2. Campaign Finance Reform Unknown Abolish The task force has completed its duties. Task Force No need to continue.

3. Committee on Water Resource Unknown Abolish The committee completed its duties and is no longer needed.

4. Health Maintenance Organization 10 Abolish This committee has not met since July 13, Advisory Committee 1989. (Department of Health)

5. Criminal Justice Education Unknown Abolish The committee has not met in recent years.
Project Advisory Committee

6. Task Force on Public Utility 9 Abolish Task force has completed its work.

7. Task Force on Waste Management Unknown Abolish Task force has completed its duties.

8. Texas Science and Technology Unknown Abolish Created in 1984, need no longer exists; other Council avenues available on an ad hoc basis for con- sultation if needed.

9. Texas State Complete Count Unknown Abolish Committee has completed its duties.
Census Committee

10. Welfare Reform Task Force Unknown Abolish Task force has completed its duties.

11. Design Advisory Panel 10 Abolish Members meet to advise the commission on (General Services Commission) the design concept and aesthetic merits of building plans. Other avenues exist for obtain- ing advice when needed.

The recommendation will require agencies and their policy boards to analyze the purposes and desired outcomes of its committees. The required evaluation process will force the periodic consideration of the work of each committee and the need for its continued operation. The result should be an overall decrease in the numb er of agency advisory committees and a concurrent decrease in state costs.

Fiscal Impact
The direct and indirect costs associated with maintaining the 338 advisory committees identified by the TPR survey is estimated at $3.3 million. This estimate does n ot include the total number of advisory committees in the state, nor does it include the number of advisory committees that were established in fiscal 1992. If 50 percent of the reimbursement costs to the committee members are eliminated, approximately $424,000 could be saved. In addition, if agency administrative and staff support costs could be reduced by 20 percent as a result of the reduction in the number and size of committees, additional savings of nearly $498,000 co uld be realized.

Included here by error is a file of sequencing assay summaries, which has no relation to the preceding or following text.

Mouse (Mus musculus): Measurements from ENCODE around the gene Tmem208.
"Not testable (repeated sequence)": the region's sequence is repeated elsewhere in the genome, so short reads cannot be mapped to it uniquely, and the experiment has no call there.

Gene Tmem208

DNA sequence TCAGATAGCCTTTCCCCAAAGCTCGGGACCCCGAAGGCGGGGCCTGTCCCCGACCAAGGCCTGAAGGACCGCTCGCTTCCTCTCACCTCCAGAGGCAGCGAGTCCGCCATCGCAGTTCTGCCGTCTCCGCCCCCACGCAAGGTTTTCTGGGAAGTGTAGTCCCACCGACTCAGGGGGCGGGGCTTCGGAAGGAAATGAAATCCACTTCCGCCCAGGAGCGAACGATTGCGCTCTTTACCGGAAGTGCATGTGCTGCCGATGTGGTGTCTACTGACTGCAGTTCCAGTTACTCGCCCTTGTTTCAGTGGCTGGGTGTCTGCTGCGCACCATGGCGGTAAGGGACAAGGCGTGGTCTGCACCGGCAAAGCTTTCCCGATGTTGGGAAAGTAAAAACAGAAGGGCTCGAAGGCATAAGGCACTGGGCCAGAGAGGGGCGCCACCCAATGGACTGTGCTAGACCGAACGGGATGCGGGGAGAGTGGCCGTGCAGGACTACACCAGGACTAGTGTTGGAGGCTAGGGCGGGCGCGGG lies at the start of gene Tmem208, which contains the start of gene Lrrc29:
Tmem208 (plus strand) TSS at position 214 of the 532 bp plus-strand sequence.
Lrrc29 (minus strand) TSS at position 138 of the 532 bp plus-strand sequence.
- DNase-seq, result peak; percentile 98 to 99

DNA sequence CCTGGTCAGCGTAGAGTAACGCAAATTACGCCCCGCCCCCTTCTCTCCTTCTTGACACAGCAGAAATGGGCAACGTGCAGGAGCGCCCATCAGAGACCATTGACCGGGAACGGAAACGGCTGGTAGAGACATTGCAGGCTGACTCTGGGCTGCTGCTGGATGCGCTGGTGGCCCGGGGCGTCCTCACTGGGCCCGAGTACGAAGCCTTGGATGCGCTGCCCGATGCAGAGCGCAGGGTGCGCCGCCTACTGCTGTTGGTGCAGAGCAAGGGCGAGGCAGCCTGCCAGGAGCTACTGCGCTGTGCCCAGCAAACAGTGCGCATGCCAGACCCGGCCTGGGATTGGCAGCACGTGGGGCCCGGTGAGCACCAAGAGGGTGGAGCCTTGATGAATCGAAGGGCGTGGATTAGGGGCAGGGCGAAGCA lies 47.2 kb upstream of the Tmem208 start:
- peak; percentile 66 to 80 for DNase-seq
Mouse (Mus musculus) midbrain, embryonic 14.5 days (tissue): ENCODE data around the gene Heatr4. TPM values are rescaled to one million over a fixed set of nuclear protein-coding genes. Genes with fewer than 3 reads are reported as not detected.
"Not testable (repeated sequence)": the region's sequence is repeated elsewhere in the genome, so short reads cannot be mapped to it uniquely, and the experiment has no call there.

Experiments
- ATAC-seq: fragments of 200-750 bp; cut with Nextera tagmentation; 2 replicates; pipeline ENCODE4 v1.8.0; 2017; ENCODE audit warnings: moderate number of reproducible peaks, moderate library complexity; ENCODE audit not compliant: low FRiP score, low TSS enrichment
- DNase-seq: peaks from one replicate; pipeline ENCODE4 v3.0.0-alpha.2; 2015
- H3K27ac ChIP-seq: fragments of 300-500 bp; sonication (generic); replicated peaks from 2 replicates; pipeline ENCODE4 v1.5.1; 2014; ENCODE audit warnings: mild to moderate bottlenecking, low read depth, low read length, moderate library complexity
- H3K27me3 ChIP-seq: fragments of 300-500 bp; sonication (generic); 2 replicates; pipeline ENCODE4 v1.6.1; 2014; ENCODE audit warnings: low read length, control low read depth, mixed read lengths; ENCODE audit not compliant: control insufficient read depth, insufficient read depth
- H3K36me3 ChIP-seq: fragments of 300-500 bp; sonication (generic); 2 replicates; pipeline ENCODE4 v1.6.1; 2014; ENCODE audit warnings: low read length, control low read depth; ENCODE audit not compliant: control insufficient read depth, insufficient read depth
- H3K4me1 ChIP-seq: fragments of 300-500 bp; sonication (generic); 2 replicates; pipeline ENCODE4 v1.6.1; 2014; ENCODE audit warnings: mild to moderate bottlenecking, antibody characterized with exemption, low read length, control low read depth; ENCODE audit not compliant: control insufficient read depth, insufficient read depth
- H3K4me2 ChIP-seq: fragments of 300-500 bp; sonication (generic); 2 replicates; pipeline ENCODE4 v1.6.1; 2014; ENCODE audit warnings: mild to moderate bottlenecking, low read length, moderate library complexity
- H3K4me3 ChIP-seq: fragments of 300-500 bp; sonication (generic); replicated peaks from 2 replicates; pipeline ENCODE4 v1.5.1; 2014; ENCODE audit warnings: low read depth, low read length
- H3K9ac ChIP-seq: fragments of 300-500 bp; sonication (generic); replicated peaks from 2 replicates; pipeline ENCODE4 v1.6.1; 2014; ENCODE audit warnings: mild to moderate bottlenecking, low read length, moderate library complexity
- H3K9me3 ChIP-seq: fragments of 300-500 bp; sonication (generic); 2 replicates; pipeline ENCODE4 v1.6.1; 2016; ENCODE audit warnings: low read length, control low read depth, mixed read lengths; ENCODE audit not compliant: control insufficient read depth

Total savings would amount to more than $900,000 per year when fully implemented. Savings estimated in this recommendation will be achieved in part by the efforts of the Governors office and Legislative Budget Board in identifying advisory committees to be eliminated which will result in reductions of the appropriations to each applicable agency from the General Revenue Fund and other funds.

Fiscal Savings to the Savings to Other Changes
Year General Revenue Fund 001* Dedicated Accounts or Funds* in FTEs

1994 $540,000 $360,000 0
1995 540,000 360,000 0
1996 540,000 360,000 0
1997 540,000 360,000 0
1998 540,000 360,000 0

* The savings will come from a number of different state agencies budgets. Sixty percent savings
were estimated for General Revenue and 40 percent savings were estimated for other funds.